Notaires... what advice can they give?

Good morning all.

We will soon be engaging with a Notaire to buy a house in the Dordogne with the intention of moving there full time. What I don’t understand is the role of the Notaire when it comes to setting up the property purchase structure to body swerve French inheritance laws and minimise inheritance tax.

Our situation is a little complex… there is an adult child from another relationship. So… if we go to our Notaire and say we want to set this property purchase up as achat croisé is our Notaire going to say “As you wish.” or will she say… "Actually that’s not the recommended method for your circumstances… I suggest you use "en tontine". So the question is… will a Notaire guide us to a suitable structure or will she just follow whatever we request?

On a separate quick query… Does anyone know if both buyers need to be present when a Compromis de Vente is signed? Both buyers are making an equal contribution to the purchase.

Also. Smiles. The 10% deposit paid when a “Compromis de Vente” is signed. Does that have to be in hands of the Notaire when the Compromis de Vente is signed or 10 days later?

Thank you for any help or enlightenment.

Notaires know inheritance law like the back of their hand. It’s what they do. Tell them what you want to achieve and they will tell you the possible ways of achieving it and explain the implications of each.


Thank you, Anna. That’s exactly what I wanted to know.

but it is not their job to tell you what to do without knowing what as @anon27586881 says it is your wish to achieve.
En Tontine is the generally accepted way of structuring the deal when there are children from other relationships in the mix.
We made our purchase En Tontine through our notaire without really understanding what it was - just that someone said it was was a good thing. Our Notaire shrugged his shoulders and set it up accordingly as we had asked for it but in the event, we later found out that as we did not have children from previous relationships (we both only married once - each other!) it was unnecessary but to undo it would require going through the whole process again.
But, it is no real issue for us. We only have one offspring and all that will happen is that the property will go to the survivor first as if that one of us had initially purchased to property in a sole capacity (if I now understand the process correctly!)

My notaire was proactive on this. My situation is very simple - single, no kids - so I wasn’t going to raise the issue, but she asked what my situation was and what my succession plans were and made sure I understood the implications of leaving anything to non relatives.

From what Graham has said, notaires vary!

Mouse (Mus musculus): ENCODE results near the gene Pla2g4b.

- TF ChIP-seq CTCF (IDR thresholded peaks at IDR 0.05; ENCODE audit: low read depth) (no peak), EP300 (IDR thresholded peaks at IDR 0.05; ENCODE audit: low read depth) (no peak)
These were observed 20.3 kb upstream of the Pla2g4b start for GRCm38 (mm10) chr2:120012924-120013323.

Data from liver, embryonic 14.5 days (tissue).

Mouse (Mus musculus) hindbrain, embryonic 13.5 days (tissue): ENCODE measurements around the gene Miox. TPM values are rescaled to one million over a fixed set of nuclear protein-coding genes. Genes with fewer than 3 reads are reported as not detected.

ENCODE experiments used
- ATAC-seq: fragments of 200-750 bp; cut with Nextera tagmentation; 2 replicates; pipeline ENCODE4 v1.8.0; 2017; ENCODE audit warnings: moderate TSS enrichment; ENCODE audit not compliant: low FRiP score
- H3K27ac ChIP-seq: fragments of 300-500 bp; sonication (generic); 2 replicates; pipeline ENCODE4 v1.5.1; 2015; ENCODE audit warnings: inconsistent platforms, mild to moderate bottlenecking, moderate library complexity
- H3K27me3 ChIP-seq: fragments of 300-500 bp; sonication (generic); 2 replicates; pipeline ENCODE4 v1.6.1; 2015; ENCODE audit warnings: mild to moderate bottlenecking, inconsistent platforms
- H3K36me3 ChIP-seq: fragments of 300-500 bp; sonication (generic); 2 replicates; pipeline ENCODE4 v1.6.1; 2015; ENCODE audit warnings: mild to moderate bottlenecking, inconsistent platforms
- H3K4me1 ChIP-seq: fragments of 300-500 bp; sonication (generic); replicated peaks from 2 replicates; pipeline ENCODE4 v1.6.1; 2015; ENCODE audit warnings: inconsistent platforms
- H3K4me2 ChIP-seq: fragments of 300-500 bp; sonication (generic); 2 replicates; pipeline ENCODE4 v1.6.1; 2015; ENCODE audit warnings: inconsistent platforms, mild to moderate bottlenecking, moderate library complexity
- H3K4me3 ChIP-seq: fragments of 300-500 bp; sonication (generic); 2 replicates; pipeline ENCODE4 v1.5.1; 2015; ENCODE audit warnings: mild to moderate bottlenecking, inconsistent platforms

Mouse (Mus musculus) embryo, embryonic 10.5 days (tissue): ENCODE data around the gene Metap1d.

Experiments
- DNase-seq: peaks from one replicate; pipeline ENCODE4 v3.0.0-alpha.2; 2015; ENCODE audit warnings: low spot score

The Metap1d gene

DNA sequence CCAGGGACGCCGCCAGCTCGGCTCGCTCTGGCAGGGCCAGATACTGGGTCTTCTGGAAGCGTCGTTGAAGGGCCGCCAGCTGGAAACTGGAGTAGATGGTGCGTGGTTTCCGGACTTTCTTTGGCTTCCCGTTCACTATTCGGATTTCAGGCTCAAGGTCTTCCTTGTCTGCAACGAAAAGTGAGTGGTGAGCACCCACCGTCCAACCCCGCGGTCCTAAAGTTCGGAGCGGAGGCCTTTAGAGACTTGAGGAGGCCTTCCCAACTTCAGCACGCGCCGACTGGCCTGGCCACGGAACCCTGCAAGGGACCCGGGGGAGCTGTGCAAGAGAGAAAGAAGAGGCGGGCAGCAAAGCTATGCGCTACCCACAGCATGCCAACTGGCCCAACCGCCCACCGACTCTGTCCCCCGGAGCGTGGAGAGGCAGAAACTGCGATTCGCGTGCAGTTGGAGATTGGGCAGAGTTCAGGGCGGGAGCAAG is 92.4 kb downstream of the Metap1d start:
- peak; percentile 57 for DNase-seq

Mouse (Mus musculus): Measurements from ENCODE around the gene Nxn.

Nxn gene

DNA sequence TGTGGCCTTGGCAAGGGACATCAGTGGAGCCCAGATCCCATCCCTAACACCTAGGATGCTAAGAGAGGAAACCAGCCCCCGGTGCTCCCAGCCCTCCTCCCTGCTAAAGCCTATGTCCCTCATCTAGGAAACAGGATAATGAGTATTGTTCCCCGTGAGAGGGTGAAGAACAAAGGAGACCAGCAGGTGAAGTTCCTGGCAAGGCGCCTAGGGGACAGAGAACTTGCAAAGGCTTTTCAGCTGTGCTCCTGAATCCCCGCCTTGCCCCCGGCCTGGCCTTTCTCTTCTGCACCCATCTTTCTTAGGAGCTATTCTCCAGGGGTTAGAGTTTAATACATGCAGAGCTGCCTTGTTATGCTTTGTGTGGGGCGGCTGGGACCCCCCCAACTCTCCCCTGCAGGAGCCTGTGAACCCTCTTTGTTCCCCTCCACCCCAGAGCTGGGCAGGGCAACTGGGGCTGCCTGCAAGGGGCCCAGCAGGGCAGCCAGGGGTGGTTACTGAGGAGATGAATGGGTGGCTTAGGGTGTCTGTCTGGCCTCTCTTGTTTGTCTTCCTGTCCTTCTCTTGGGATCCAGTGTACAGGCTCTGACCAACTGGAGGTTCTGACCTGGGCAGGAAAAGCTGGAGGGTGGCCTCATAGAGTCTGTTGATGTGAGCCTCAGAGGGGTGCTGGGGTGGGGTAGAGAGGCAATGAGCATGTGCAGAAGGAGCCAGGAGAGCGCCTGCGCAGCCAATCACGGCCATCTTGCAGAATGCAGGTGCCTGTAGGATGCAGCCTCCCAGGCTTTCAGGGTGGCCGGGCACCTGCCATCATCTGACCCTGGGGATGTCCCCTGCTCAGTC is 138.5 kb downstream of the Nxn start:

Probably so but I asked for the clause so he did as he was asked. If I had not asked, I’m sure he would have just proceeded as ‘normal’.
He was an old school lawyer, tall, straight back, waxed moustache and a well respected pillar of society. Took the business over from his father and his son now runs the practice.
In fact, my type of lawyer I seem to recall saying at the time.

If you are (or were) unmarried, but do have some living relatives and are reluctant to pay big death duties, then a tontine can be useful to protect each other in case of the sudden death of one half. Without the tontine 60% inheritance tax would apply to a non-family member.

We have a complicated family structure and on the advice of the notaire my OH has just done a “testament mystique”. The notaire was very excited as he had never had reason to do one before. And you have to have two witnesses so two other notaires appeared as they were curious too as had never done one either. Nice to pay a large fee to give a notaire a new experience!

Normally money has to be with notaire on signing, and the 10 days is period when you can reflect and if need be ask for your money back. Some people waive a deposit.

And you can authorise someone else to act for you.

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But a testament mystique is just a secret will - sealed when written and then handed to the notaire who is not supposed to know anything about its contents (which is why it is the rarest because it is so easy to cock it up).

Well I can safely say that the one we used was useless for that kind of stuff. No advice whatsoever, despite being given the parameters and the questions. Pretty much left to our own devices.

Yes, but it is rarely used and there is apparently a form of words for the notaires to use as well as lots of red wax. Perhaps our notaire has a very dull life, but he was quite chuffed to do one! Lovely name too.

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That’s what we have been experiencing currently.

The 10% deposit may be customary , but it is not mandatory.
I negotiated our deposit to 5%.

We didn’t pay any deposit…